“AVENGING ANGELS to conquered peoples!”, the film’s trailer promised. “FIGHTING DEVILS to their foes! A never-to-be-forgotten emotional experience!”
For an event billed as a world premiere, the celebration was distinctly muted. The marquee was dark, the neon left unlit. No searchlights blazed the night sky. No Hollywood stars were in attendance, nor did invitees wear formal gowns and evening wear.
Eighty years ago this month, on December 17, 1942, a crowd gathered outside the Capitol Theatre in downtown Victoria. The cinema was showing the Columbia Pictures feature Commandos Strike at Dawn, a war movie intended to bolster patriotism on the home front.
About 1,400 spectators, most in military uniform, crowded into the movie house. Many had served as extras in the film, which had been shot at several locations on southern Vancouver Island.
Decades before British Columbia became known as Hollywood North, the island’s geography and the presence of military bases filled with trained soldiers who could be used as extras made Victoria the perfect site to film wartime entertainment—and propaganda. The armed merchant cruiser at the naval base in Esquimalt was an added attraction.
The movie tells the story of a Norwegian patriot who organizes a resistance against the brutal Nazi occupation of his fishing village, succeeding when a raid by Allied commandos overwhelms German troops defending an airfield. The screenplay was written by Irwin Shaw, who would become a bestselling novelist after the war, based on a fictional magazine story by the novelist C.S. Forester, later known for his Napoleonic Horatio Hornblower naval series.
Paul Muni starred as Eric Toresen, a Norwegian fisherman. Lillian Gish portrayed a housewife in her return to motion pictures after a decade on the stage. Anna Lee provided a love interest for Muni, while Sir Cedric Hardwicke showed a stiff upper lip as the rear admiral in charge of the raid. Ontario-born actor Alexander Knox played a villainous Nazi officer.
Commandos Strike at Dawn was directed by John Farrow, who had just completed filming on the war movie Wake Island, an action drama that would earn him an Academy Award nomination for best director. Farrow, who was born in Australia, travelled from Hollywood to Vancouver in 1939 to enlist in the navy (his father had seen action at bloody Gallipoli in the First World War.) The director served on anti-submarine patrols before contracting typhus, which led to invalidation from active service, though he remained in the reserves with the rank of lieutenant commander. Farrow was married to actress Maureen O’Sullivan, who, in 1945, gave birth to their child and first daughter, Maria de Lourdes Villiers Farrow, who would become a movie star as Mia Farrow.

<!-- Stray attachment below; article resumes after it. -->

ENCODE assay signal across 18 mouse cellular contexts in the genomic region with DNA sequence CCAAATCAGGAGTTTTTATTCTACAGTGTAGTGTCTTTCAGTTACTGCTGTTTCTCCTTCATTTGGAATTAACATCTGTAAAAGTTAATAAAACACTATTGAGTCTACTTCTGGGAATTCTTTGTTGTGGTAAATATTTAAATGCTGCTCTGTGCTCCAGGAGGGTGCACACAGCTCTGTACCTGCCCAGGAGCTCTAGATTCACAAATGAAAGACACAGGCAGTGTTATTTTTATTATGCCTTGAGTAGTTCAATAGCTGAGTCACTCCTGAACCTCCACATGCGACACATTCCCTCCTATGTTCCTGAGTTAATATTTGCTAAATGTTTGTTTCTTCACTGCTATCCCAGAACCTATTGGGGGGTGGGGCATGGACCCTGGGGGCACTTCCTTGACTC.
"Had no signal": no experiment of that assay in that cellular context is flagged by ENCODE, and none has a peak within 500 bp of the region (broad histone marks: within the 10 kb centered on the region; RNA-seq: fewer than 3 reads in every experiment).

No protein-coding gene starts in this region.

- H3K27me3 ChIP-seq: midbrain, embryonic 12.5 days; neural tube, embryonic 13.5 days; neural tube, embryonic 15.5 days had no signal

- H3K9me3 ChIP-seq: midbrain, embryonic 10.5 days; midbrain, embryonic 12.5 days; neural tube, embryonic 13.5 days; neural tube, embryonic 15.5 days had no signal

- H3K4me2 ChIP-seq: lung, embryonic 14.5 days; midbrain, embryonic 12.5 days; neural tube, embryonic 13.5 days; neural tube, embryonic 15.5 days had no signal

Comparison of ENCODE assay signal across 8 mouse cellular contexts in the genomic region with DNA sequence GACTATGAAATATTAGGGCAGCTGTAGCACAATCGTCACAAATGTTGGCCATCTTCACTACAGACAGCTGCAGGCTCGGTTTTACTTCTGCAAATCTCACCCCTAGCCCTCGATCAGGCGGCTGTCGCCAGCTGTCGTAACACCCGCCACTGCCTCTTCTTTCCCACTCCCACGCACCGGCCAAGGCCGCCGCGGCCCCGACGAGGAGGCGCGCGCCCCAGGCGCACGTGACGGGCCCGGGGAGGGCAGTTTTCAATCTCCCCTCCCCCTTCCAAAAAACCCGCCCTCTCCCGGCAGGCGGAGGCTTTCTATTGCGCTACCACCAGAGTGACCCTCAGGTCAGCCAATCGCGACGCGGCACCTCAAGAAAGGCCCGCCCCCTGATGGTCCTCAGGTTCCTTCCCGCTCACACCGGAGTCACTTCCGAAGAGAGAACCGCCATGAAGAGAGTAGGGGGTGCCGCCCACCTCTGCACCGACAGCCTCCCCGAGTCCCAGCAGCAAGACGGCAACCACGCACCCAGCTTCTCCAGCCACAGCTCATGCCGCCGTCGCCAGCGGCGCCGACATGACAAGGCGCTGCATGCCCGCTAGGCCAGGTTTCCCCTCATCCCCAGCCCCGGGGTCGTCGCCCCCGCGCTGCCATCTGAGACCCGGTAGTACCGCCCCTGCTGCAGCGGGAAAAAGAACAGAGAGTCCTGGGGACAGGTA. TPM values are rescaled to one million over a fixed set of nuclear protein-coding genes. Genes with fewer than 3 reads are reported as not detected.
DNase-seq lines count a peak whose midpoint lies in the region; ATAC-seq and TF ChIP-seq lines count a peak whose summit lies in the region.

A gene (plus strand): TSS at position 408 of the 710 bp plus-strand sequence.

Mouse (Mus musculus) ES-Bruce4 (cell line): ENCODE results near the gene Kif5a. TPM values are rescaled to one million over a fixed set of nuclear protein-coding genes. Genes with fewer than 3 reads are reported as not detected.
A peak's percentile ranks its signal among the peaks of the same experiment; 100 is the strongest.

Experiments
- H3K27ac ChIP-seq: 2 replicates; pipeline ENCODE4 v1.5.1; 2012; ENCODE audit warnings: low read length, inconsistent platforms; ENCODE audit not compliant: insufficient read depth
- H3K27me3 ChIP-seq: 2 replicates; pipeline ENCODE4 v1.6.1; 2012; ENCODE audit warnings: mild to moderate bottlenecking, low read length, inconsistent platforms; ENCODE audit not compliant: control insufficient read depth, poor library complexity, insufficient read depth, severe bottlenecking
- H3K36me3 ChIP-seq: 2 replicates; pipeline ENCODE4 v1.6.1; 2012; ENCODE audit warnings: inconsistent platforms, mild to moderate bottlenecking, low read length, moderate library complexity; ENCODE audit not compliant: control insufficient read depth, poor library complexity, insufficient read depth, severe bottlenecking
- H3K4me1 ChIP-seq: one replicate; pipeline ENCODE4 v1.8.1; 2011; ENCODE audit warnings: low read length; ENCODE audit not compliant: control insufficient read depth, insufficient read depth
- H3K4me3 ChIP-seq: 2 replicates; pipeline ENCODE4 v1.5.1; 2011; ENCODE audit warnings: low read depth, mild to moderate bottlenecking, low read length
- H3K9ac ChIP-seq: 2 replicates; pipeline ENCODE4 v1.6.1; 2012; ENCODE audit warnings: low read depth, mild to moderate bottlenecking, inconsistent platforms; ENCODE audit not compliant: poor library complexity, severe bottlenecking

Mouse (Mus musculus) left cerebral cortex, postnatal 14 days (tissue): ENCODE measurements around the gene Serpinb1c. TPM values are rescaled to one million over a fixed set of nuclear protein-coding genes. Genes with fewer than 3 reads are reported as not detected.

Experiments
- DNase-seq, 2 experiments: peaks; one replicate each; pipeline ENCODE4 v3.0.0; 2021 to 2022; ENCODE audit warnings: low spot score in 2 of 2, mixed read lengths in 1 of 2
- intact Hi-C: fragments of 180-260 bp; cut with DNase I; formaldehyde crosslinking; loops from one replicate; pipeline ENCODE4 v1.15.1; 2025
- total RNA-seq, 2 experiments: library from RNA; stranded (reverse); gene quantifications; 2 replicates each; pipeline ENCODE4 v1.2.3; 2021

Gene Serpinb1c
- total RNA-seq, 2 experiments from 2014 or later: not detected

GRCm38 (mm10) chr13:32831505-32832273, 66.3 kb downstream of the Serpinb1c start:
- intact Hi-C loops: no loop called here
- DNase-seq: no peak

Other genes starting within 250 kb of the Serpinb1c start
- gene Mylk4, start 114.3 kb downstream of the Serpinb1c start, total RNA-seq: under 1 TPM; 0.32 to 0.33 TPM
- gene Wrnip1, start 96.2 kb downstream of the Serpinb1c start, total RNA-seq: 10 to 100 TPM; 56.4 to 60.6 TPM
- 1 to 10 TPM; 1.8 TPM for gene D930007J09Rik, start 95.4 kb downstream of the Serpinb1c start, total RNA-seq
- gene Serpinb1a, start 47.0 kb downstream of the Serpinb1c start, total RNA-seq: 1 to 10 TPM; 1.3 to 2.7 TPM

A marina on the west side of Saanich Inlet was selected as the site for the Norwegian fishing village. Workers cast concrete steps down from the Malahat Highway to a waterfront locale where several temporary buildings were constructed. The seaside with a mountain backdrop resembled a Norwegian fjord.
The site was known informally as Stacey’s Boathouse after owner Percy Stacey. The public was invited to visit the set on weekend afternoons, and a modest admission fee (25 cents for adults and a dime for children) raised about $50 each weekend for the Canadian Red Cross. Dorothy Stacey, wife of the boathouse owner, sewed a quilt, which she then had the movie stars autograph. It was auctioned, raising an astounding $550 (about $9,500 in today’s dollars) for the Red Cross.
Like many families in the area, the Staceys had relatives serving overseas. Their son, Jack Stacey, a private, suffered a back injury while in the service and was sent home to British Columbia to recuperate in 1943.
Other exterior scenes were filmed at Heals Rifle Range in Saanich and the new air station at Patricia Bay outside Sidney. Interior scenes were shot in sets built inside the hall of the main exhibition building at Willows Fairgrounds.
Not surprisingly, the arrival of Hollywood crews excited the two daily newspapers, which published several stories about visiting actors and crew. A reporter was on hand when little Ann Carter, a six-year-old from California appearing in the movie, visited sick soldiers in hospital.
Despite the attention, not everyone was aware Hollywood had come to town.
Knox caused a sensation one morning when he strode through the lobby of the Empress Hotel in full German officer’s uniform followed by jackbooted stormtroopers. “Guests sitting about the lobby looked on in amazement,” the Victoria Daily Times reported, “rubbed their eyes and wondered, pondering over the possibilities of invasion and occupation.”
Knox also posed for a publicity shot in a barber’s chair at the hotel while wearing his Nazi uniform, including an Iron Cross medal. His eyes wide, he feigns nervousness as barber Jack Holyoake scrapes his neck with a straight razor.
The actor, who was born in Strathroy, about 35 kilometres west of London, Ontario, said he was looking forward to playing a heartless German officer. “I want to sneer and play tough,” he told the Daily Times. “It will be different to the roles I have been cast in recently. In my last picture, This Above All, I was cast as a clergyman.”